Risk Management: Management Oversight of Your Camp's AED Program

Linda Ebner Erceg, RN, MS, PHN
November 2014

As more camps purchase an automated external defibrillator (AED), the ability to establish and effectively manage a program that supports the use and maintenance of this life-saving device is critical. The initial thrill of getting the AED must be supported by an ongoing plan that keeps the device functional, maintains staff training, and updates camp administration with applicable state and/or local regulations.

Sources of information include resources provided by the company that manufactured the camp's AED and advisory groups responsible for AED standards and program operation (e.g., American Heart Association, America Red Cross). But nothing can replace a given camp's well-organized management system, a system that encompasses appropriate resources and is overseen by a camp professional. What are the components of this system? What might a camp consider when reviewing its AED program?

Personnel

A physician is typically needed to provide medical oversight, a task that includes selecting an appropriate AED for the camp and evaluating the AED's deployment following an incident. More importantly, however, a camp AED program coordinator is needed to manage the day-to-day aspects of an AED program. Has your camp appointed someone to this task? The responsibilities of that coordinator should include elements such as:

  • Establishing and facilitating an advisory group that provides input to decisions that impact the camp's AED program.
  • Establishing and documenting the policies that govern the placement, maintenance, and use of AED equipment.
  • Establishing the documenting practices associated with selecting and training camp personnel on the AED.
  • Overseeing the implementation and review of these policies and practices. 

Designating a person to coordinate a camp's AED program goes a long way toward assuring the viability of an AED response when it's needed. But also consider the need for a professional who can provide critical incident debriefing following an AED incident. This role is often neglected until something happens and the need to debrief staff and others surfaces. Preplan for this eventuality. The professional selected for this service can often be utilized for incidents beyond those associated with AED use.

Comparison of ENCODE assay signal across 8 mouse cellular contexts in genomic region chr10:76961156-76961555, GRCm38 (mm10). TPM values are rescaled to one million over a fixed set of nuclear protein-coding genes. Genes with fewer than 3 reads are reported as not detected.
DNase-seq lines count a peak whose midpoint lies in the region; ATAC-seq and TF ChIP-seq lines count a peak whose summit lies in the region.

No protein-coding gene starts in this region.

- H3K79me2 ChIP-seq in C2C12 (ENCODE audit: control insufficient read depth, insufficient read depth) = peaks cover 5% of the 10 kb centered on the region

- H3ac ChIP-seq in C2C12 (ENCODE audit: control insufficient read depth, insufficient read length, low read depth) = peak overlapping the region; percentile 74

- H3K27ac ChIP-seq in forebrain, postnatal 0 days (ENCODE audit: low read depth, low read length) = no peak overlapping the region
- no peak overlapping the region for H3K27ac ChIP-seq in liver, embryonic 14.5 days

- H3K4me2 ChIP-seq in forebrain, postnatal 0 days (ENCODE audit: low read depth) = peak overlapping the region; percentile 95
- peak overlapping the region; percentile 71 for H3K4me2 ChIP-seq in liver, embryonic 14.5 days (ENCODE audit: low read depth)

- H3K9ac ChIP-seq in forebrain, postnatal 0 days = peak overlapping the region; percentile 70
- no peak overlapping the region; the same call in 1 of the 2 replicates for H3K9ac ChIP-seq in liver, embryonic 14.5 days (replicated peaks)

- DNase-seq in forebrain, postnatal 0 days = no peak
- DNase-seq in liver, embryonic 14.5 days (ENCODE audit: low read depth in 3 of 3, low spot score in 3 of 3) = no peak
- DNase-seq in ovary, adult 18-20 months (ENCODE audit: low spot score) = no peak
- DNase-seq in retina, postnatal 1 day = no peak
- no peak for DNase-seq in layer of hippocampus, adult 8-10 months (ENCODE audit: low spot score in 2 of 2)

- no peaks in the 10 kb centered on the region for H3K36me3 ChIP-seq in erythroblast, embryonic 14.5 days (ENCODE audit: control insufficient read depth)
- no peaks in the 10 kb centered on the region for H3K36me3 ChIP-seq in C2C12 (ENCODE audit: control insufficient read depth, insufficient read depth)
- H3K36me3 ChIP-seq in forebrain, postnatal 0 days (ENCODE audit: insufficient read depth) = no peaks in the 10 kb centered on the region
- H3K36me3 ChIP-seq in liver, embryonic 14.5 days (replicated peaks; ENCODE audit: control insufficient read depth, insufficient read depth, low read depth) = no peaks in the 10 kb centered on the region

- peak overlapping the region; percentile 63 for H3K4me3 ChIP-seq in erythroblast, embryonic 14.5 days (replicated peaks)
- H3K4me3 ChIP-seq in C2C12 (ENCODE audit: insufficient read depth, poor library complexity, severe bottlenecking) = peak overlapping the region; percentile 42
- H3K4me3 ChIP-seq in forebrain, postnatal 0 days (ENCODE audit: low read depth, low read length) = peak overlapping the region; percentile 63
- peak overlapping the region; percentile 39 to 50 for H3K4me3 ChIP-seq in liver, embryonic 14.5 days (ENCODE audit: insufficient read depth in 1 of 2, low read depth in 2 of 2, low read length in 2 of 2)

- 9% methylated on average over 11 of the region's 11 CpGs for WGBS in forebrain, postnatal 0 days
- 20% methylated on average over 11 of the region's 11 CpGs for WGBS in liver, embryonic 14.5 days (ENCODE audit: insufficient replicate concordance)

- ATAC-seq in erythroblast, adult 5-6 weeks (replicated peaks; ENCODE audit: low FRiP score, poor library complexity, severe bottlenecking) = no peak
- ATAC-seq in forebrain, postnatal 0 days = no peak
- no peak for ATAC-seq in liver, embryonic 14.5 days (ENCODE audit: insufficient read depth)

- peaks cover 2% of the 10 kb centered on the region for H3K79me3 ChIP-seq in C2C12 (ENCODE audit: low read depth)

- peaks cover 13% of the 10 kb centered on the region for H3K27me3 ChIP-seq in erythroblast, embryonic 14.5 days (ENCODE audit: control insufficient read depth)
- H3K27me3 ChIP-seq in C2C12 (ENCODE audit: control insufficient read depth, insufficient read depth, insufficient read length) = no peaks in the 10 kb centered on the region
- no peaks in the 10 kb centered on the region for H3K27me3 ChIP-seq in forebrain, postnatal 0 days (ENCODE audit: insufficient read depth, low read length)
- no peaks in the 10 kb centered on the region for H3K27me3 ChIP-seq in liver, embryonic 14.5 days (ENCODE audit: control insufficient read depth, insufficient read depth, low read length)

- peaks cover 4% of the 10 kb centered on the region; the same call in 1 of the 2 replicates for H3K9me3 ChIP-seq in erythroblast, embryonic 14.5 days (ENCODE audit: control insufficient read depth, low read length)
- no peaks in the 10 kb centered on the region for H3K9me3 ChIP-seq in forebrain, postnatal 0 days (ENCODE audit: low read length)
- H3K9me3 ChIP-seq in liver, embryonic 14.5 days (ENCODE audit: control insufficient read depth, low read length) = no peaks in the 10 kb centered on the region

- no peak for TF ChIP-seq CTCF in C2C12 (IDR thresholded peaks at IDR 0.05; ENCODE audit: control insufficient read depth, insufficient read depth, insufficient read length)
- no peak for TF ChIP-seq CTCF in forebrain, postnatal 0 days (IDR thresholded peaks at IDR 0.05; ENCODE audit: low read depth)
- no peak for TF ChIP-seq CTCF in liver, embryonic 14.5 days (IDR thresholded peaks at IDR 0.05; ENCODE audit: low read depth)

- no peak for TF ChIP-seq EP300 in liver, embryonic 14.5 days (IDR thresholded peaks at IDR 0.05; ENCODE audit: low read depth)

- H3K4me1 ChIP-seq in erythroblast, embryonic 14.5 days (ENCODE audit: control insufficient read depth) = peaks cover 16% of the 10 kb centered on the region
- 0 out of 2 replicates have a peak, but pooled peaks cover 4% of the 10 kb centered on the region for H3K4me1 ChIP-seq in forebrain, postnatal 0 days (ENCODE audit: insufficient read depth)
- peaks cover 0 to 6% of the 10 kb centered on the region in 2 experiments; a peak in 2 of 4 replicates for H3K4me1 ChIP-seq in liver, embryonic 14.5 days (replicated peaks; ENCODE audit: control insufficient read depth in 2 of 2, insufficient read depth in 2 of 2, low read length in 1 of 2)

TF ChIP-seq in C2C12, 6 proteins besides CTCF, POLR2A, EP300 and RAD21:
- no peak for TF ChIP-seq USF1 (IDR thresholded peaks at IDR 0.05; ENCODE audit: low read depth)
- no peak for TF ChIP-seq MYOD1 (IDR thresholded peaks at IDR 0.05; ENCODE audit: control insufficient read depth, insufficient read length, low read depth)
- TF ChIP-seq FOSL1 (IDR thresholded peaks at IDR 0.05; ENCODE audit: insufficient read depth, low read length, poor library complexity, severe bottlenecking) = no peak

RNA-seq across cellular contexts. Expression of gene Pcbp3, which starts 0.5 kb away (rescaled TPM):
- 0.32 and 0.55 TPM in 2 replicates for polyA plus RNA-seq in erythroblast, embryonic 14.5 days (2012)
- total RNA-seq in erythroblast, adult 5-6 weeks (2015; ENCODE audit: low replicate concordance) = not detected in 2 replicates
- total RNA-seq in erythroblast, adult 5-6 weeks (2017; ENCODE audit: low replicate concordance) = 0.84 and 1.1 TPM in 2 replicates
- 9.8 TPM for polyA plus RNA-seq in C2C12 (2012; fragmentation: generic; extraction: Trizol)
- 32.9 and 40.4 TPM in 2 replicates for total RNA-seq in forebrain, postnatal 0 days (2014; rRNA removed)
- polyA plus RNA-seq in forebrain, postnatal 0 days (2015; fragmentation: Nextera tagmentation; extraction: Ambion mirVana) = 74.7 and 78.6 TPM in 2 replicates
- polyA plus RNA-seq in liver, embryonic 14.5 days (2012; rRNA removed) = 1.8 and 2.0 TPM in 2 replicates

Reviewing AED Placement and Maintenance

Most AED programs include an annual review of topics associated with the location of an AED and its maintenance. Changes to camp activities and renovation of facilities may impact location, while mechanical wear directs the need to periodically check the device itself. Specific tasks, typically listed in check-off format, ease the review process and include:

  • Assessing a portable AED to determine that:
    • Its location minimizes — if not eliminates — the potential for tampering with the device.
    • Its placement facilitates quick deployment from a location that is accessible 24 hours a day.
  • Assessing wall-mounted AEDs to determine that:
    • Its location is in a facility with a high number of people (e.g., camp dining hall) and/or in a facility that houses high-stress activities (e.g., athletic field, waterfront).
    • Its location is central to reasonably anticipated events that might trigger need for an AED (also consider location of the camp's health center).
    • It's mounted on a publically accessible wall, near a phone, and in a way that minimizes the potential for tampering as well as provides protection from weather.
    • Its location is identified by easyto- read signs that follow state/ local labeling requirements.
  • Maintaining a written record of equipment inspection and testing:
    • AED unit inspected and tested following the manufacturer's guidelines.
    • AED battery checked/replaced per manufacturer guidelines.
    • Electrode pads inspected/replaced per manufacture guidelines.
    • Support equipment stored with the AED such as disposable gloves, facemasks, extra pads, safety razor, absorbent towels, scissors, incident report form plus pen.
    • Nonfunctioning and/or malfunctioning equipment is removed for repair.